Or, you know, we could all just move along feeling self-righteous and comfortable in whatever tribe we’ve formed. That could be fun too, right?
I’ve been wrong, you’ve been wrong, and we will all be wrong more than we’d like to be. Don’t let the potential for understanding, enlightenment, or intimacy be lost for the sake of your stupid sacred beliefs and conclusions. That’s completely silly.
Defending your boundaries is hard December 1, 2015Posted by shaunphilly in Polyamory, relationships.
Tags: arguments, boundaries
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I’ve been trying to do a better job of defending my boundaries with people, and I’m learning that it’s not easy. Not at all.
I was never taught to defend my boundaries when i was young. Being immensely insecure, I was easy to take advantage of. And people did. It became so normal that people expected me not to stand up for myself. And, of course, resentment builds…..
Feeling disrespected, unwanted, and generally unappreciated builds up. Eventually, you have to stand up. But I had been letting it become sso tense that the emotional baggage I had built up made a calm, rational discussion impossible, even if I wanted it.
So, my recent project is defending my boundaries up front, and I’m been met with a huge amount of resistance. Also, because it’s a new skill, I’m not exactly excelling at it. It’s a skill I need to practice, but I risk simply capitulating if I don’t stand firm.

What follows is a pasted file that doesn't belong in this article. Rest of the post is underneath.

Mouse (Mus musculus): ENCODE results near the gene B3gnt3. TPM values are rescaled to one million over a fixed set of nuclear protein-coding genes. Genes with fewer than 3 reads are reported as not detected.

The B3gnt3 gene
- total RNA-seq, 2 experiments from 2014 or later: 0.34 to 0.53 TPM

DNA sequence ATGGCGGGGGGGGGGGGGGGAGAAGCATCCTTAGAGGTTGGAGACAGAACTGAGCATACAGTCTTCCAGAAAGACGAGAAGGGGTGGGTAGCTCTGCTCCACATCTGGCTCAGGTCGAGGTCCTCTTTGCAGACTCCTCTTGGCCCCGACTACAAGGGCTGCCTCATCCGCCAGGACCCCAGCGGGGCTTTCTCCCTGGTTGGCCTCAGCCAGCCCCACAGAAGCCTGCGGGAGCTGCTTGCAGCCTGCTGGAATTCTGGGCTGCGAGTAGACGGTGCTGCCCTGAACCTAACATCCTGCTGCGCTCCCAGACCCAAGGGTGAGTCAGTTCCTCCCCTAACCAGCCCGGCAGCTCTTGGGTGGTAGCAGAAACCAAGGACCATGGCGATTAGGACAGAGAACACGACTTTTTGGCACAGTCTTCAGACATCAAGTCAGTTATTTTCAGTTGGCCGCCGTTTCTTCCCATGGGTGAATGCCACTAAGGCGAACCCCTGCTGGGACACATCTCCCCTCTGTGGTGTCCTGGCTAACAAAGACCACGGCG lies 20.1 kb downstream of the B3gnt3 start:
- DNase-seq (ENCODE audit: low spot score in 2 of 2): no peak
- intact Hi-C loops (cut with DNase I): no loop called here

I am always willing to accept my responsibility for my mistakes. In some cases, i even manage to recognize it, so that I can actually do so. What has been harder is standing up when i believe that someone else has made a mistake. Far too long was I willing to accept responsibility when it was not mine.
What’s hardest is that when other people are struggling with the same thing, and we are both being defensive and trying to defend our boundaries, then conflict arises. Somehow you end up talking past one another, cognitive biases show up, and then both of you start creating a narrative of how you are the one who is more hurt.
When you both are.
And you are both too hurt, angry, and stubborn to try and see past it. Actually, I think maybe it might be impossible to see it when really affected.
And if it’s bad enough, you lose friends, partners, and in some cases family.
And that’s life. And it sucks.
So, here’s to us all trying to defend our boundaries, while keeping in mind that it’s this very struggle which is the cause of so many conflicts. I hope we can all figure it out.